☃️ Good Sunday morning. It's Christmas Eve eve.
David Hogg, leader of the Parkland survivors, tweets that he'll "be attending Harvard in the fall with a planned major in Political Science."
Illustration: Lazaro Gamio/Axios
Floating possible future defenses, Rudy Giuliani is invoking Republican overreach against Bill Clinton in arguing that President Trump's use of hush money during the campaign is "a non-crime."
Giuliani recalled that he was the Republican mayor of New York when House Republicans impeached Bill Clinton in 1998. He thought that his party was making "a critical error" by making it a partisan issue.
Giuliani said the Trump hush money issue is "less serious," because Clinton "committed a definable crime," perjury.
Fact/reality check: Federal prosecutors say Trump directed illegal payments to ward off a sex scandal, and many experts believe he knowingly violated campaign-finance law.
Giuliani describes the investigation as concentric circles, starting with collusion, then moving to obstruction, on to campaign finance and now "prior business deals."
"Winter has come," a Republican lobbyist texted me dejectedly.
As an indication of how negotiations are going, Trump had lunch with lawmakers in the residence yesterday to discuss border security — but only with Republicans. (On a conference call with reporters, a senior administration official wouldn't say whether Dems were invited.)
Be smart: Neither side seems to have, or see, an endgame.
The day after a New York Times editorial suggested President Trump is having a breakdown, White House correspondents Peter Baker and Maggie Haberman go deep inside the West Wing as he approaches two years:
"He regularly curses at [his staff], some say."
Save this tape: "He has privately told associates that he is glad Democrats won the House in last month’s midterm elections, saying he thinks that guarantees his re-election because they will serve as a useful antagonist."
P.S. "Brett McGurk, the U.S. envoy to the international coalition fighting the Islamic State, has resigned in protest of President Trump’s decision to abruptly withdraw U.S. troops from Syria." (WashPost)
Michigan state Sen. Pat Colbeck (R) was stocked up with popcorn as he faced a long night Thursday on the last day of the lame-duck session.
What's new: President Trump "has at least twice in the past few weeks vented to his acting attorney general, angered by federal prosecutors who referenced the President's actions in crimes his former lawyer Michael Cohen pleaded guilty to," CNN's Laura Jarrett and Pamela Brown report.
Why it matters, from an email to Axios by MSNBC analyst Matt Miller: "It is Trump’s worst intervention at DOJ since he took office. Far worse than his interventions with Comey. He is both a subject of this investigation ... and he’s pressuring an official he hand-picked and whose entire future depends on him."
"Police used 'military grade' equipment [that is commercially available] to defeat ... the drone incursion which sparked three days of chaos at Gatwick Airport," The Daily Telegraph of London reports:
"Authorities had placed Army and police snipers around the perimeter of the airport and had hoped to shoot the drone down or else trace it back to its operator."
Breaking: "British police [today] released a man and a woman who had been arrested in connection with the drone incursions ... Sussex police said ... the two had cooperated with police and were no longer considered suspects." (AP)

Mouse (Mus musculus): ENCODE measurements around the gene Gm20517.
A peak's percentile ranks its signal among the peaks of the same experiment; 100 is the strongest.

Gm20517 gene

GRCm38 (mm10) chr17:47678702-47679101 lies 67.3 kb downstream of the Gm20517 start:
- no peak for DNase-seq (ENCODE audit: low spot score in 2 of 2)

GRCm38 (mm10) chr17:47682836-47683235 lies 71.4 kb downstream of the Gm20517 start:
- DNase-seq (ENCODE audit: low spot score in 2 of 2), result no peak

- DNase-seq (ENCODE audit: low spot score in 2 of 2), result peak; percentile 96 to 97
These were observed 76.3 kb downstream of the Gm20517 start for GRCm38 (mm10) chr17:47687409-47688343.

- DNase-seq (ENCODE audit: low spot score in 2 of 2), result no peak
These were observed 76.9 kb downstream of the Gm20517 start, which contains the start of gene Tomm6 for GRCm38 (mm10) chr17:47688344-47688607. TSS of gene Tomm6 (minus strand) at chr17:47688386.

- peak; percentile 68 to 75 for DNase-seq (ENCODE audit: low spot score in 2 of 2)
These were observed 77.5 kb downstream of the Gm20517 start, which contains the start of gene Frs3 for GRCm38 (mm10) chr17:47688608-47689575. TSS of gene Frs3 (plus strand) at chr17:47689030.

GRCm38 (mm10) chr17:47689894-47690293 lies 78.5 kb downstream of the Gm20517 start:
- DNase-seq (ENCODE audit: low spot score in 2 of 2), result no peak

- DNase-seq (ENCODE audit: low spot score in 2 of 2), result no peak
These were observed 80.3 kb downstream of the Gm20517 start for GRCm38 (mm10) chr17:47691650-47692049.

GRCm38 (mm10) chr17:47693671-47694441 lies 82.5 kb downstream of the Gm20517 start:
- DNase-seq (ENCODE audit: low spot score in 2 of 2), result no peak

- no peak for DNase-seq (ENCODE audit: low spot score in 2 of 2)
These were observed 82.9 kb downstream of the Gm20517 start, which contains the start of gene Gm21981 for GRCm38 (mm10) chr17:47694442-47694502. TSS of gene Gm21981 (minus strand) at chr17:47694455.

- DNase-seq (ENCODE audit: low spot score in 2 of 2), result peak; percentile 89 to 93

Reid Hoffman — co-founder of LinkedIn, Greylock partner and co-author of the new "Blitzscaling: The Lightning-Fast Path to Building Massively Valuable Companies" — joins a venture-capital roundtable for Barron's:
"People think cloud computing is already big, so they move on. But combining multiple sources of data with VR and AI techniques has stunning implications. Would you rather have your average radiologist or a trained AI program read your films? This transformation is just beginning."
"The Adoration of the Shepherds” (1622), by Dutch painter Gerard van Honthorst (PHAS/UIG via Getty Images)
"How to Keep Baby Jesus in the Manger? Bolts, Cameras and Tethers ... As thefts at nativity scenes rise, communities are turning to elaborate security measures," the N.Y. Times' Mitch Smith reports from Bethlehem, Pa.:
"The episodes, which have rattled Christian communities, have become so common that the owners of holiday displays have bolstered security. On church lawns and in downtown parks, baby Jesus is back in his manger, but often with a security camera rolling and a tether securing him to the ground."
LeBron James, star of the NBA's L.A. Lakers, was critical of NFL owners Friday night during HBO's "The Shop" (conversations among athletes and celebrities in a barber shop), saying they have a "slave mentality," per ESPN.
"The difference between the NBA and the NFL, the NBA is what we believe he [a player] can be — the potential," James said.
A new way kids manage their parents: awesome PowerPoint presentations making the case for what they want — N.Y. Times' Katherine Rosman:
Behind the music: The article was inspired by the reporter's 10-year-old daughter, Ella Ehrlich, who asked her parents "to sit down and turn our chairs to face the family computer that sits on the kitchen counter. She asked us not to interrupt her until her presentation was complete."
The upshot: "Her dad and I punted, telling her that before we make a decision, she needs to create a second presentation that explains what rules of limited screen time she would impose upon herself."'